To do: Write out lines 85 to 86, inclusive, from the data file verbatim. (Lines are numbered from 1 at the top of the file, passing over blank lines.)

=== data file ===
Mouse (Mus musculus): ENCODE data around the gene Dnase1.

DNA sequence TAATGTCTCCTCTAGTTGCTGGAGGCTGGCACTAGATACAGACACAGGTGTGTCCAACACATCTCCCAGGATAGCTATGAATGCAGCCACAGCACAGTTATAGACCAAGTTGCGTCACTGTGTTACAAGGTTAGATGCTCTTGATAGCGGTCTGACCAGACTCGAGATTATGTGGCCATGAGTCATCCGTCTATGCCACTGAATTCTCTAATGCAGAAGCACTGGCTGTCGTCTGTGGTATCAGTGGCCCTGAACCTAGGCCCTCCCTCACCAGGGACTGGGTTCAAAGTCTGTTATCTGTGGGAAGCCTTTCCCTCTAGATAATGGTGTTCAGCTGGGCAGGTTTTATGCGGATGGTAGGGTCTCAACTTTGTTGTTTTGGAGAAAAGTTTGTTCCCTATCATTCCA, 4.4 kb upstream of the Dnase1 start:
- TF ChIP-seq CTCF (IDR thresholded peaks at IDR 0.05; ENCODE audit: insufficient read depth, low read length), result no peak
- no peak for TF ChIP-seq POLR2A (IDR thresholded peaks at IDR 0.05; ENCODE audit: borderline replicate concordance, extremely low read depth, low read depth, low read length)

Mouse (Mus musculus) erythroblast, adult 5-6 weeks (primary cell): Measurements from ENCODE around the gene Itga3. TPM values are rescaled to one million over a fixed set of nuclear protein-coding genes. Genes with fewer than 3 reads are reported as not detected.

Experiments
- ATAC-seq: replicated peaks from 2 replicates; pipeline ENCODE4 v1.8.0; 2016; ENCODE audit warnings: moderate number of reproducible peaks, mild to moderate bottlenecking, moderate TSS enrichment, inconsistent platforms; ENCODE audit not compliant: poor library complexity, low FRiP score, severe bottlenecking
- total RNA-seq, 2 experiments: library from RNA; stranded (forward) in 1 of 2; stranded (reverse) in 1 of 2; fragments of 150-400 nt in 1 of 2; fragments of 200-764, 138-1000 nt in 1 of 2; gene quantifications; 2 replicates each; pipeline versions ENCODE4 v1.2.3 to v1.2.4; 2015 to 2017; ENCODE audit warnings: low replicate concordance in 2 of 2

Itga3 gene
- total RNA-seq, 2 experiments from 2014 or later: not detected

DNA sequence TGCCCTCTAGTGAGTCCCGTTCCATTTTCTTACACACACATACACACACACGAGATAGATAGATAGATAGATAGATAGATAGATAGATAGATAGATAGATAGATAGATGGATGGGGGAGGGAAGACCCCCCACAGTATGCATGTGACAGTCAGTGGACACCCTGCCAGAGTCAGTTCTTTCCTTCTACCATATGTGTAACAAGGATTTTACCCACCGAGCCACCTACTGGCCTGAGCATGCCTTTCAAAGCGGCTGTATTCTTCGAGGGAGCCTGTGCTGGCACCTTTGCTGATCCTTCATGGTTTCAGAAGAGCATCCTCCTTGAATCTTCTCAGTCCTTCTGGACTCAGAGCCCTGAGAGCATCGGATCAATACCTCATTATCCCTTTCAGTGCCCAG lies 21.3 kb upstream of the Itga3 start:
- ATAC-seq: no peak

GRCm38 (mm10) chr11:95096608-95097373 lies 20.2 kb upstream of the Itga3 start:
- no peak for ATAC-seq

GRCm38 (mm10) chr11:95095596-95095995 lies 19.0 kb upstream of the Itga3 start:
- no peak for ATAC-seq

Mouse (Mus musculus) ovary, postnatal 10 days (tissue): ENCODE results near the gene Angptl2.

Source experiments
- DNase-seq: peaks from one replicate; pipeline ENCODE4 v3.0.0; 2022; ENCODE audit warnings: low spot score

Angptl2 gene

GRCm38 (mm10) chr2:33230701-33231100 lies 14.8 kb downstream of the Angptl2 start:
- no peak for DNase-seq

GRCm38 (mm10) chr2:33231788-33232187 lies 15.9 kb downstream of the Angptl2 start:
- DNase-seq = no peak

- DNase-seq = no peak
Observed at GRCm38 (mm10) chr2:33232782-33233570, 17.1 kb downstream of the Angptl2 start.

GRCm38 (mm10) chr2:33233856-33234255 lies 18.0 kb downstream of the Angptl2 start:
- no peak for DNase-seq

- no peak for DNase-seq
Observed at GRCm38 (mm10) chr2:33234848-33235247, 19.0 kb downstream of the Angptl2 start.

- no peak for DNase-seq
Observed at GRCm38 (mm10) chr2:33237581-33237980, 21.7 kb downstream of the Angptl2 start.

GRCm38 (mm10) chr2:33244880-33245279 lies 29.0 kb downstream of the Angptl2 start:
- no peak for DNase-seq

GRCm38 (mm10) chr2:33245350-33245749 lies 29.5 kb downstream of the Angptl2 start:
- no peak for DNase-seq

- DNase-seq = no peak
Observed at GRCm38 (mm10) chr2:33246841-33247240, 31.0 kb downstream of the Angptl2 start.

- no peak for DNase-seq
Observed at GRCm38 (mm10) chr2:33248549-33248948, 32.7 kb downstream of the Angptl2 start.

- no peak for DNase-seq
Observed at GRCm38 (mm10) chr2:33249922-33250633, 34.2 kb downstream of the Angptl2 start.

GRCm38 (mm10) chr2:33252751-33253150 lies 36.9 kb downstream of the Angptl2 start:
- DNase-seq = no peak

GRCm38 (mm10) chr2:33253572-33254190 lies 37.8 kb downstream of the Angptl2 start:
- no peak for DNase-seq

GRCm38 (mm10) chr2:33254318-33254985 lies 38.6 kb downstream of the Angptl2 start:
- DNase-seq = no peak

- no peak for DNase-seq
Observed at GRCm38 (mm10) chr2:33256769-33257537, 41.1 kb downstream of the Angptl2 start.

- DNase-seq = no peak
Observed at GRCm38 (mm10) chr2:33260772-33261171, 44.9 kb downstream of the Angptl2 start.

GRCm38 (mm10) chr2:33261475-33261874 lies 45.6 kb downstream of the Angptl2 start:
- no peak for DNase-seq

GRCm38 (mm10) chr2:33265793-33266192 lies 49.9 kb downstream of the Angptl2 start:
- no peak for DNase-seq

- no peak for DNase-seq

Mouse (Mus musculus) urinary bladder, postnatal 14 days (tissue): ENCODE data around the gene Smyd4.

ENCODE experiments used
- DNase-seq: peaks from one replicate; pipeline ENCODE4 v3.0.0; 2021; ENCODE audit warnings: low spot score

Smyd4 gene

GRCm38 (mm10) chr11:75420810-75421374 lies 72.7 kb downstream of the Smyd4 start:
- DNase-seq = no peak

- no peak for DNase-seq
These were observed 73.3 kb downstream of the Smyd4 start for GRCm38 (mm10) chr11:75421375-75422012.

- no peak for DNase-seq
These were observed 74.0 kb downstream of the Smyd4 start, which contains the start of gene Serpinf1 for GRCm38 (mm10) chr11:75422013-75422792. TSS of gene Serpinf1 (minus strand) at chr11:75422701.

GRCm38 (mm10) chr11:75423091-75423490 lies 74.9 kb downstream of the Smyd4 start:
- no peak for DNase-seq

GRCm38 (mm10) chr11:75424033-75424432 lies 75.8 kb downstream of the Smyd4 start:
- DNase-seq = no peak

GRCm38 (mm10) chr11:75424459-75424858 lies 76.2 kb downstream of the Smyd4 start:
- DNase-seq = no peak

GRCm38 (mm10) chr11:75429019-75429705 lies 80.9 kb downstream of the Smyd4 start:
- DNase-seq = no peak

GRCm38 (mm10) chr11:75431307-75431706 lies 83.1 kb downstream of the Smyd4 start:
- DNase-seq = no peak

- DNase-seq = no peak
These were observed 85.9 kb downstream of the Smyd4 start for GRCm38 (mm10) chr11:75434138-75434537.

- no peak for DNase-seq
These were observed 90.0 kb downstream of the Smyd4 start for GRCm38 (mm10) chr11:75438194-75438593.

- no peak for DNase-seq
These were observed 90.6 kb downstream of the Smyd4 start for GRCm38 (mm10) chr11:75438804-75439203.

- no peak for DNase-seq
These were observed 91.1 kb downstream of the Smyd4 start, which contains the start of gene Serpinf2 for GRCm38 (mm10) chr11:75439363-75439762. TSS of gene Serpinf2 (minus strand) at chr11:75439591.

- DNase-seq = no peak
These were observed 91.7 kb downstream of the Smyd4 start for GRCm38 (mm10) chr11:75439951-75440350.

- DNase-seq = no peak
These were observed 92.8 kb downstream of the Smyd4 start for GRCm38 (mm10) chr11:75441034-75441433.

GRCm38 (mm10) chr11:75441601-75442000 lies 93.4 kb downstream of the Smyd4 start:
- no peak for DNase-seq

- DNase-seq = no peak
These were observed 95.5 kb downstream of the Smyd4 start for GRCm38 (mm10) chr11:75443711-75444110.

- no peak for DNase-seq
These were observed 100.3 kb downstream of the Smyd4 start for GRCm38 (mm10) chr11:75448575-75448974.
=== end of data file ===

These were observed 91.1 kb downstream of the Smyd4 start, which contains the start of gene Serpinf2 for GRCm38 (mm10) chr11:75439363-75439762. TSS of gene Serpinf2 (minus strand) at chr11:75439591.

- DNase-seq = no peak